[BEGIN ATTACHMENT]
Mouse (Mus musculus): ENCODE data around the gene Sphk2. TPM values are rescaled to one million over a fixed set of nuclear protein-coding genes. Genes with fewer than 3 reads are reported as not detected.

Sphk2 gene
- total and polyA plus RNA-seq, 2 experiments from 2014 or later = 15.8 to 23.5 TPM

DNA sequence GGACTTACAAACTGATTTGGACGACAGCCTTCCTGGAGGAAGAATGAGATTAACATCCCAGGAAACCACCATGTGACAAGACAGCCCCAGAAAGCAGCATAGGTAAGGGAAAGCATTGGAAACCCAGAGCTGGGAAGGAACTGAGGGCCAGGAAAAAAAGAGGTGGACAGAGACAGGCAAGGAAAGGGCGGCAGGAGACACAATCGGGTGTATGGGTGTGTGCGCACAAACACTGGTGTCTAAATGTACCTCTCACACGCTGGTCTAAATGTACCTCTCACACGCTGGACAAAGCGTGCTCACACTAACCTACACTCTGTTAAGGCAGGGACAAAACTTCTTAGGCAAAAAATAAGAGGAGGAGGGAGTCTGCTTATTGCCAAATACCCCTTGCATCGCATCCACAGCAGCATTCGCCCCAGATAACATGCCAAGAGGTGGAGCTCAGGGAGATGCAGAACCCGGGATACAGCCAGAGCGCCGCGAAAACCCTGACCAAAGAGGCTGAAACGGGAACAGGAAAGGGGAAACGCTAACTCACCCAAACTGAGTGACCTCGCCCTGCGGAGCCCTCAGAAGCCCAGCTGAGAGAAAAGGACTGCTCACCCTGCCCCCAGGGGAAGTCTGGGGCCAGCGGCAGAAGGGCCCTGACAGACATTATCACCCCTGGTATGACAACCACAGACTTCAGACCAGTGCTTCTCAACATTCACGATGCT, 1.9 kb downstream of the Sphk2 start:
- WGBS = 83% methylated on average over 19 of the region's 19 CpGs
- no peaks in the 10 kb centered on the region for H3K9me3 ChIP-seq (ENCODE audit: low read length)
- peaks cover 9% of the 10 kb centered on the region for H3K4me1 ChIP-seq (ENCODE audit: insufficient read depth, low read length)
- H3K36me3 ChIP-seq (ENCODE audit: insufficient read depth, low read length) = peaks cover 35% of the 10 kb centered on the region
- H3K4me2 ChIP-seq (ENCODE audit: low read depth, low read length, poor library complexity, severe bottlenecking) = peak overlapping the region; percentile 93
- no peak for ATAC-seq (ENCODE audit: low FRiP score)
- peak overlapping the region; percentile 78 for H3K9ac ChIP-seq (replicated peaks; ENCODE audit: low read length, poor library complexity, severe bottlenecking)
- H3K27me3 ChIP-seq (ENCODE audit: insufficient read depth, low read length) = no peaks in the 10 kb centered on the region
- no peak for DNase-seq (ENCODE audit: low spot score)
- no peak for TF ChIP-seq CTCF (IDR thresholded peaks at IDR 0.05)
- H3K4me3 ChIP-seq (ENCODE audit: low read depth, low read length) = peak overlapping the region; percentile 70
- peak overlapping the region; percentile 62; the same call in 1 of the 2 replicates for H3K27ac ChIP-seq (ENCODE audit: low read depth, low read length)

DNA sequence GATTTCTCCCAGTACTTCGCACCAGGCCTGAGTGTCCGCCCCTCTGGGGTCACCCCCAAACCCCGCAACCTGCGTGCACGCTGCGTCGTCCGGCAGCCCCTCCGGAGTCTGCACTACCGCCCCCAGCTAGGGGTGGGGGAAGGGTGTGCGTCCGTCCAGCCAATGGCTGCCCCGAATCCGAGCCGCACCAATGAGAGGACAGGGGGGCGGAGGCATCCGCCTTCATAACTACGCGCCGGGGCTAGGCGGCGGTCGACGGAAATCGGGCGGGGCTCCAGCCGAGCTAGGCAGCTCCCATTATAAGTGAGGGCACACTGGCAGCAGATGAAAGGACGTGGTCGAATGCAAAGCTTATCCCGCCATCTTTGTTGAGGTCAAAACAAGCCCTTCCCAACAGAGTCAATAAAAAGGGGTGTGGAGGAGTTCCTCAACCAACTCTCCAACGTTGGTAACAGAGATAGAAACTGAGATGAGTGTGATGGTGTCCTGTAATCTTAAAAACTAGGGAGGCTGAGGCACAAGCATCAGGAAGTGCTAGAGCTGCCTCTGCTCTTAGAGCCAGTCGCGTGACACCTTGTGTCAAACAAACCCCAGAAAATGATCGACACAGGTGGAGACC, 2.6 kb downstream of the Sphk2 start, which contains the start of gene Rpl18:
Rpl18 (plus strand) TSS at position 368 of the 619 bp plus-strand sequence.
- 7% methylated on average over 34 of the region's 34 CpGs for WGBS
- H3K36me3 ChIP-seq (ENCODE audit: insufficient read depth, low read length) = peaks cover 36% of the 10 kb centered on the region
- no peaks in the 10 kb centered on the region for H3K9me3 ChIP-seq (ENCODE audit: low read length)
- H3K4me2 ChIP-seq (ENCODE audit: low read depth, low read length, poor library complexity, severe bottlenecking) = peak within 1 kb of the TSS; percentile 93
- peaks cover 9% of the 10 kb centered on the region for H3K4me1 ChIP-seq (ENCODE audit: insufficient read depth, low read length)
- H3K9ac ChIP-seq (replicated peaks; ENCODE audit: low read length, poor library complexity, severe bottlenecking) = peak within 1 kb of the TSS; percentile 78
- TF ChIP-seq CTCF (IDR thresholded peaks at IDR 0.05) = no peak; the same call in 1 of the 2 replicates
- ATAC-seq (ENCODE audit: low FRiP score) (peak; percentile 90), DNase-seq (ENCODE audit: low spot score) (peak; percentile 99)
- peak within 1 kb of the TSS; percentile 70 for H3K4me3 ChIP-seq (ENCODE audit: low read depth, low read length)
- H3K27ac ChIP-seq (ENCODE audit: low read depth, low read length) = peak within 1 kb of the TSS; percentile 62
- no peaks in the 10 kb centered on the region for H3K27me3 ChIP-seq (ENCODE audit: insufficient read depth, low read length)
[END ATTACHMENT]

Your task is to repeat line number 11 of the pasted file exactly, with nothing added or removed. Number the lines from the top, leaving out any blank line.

- peak overlapping the region; percentile 78 for H3K9ac ChIP-seq (replicated peaks; ENCODE audit: low read length, poor library complexity, severe bottlenecking)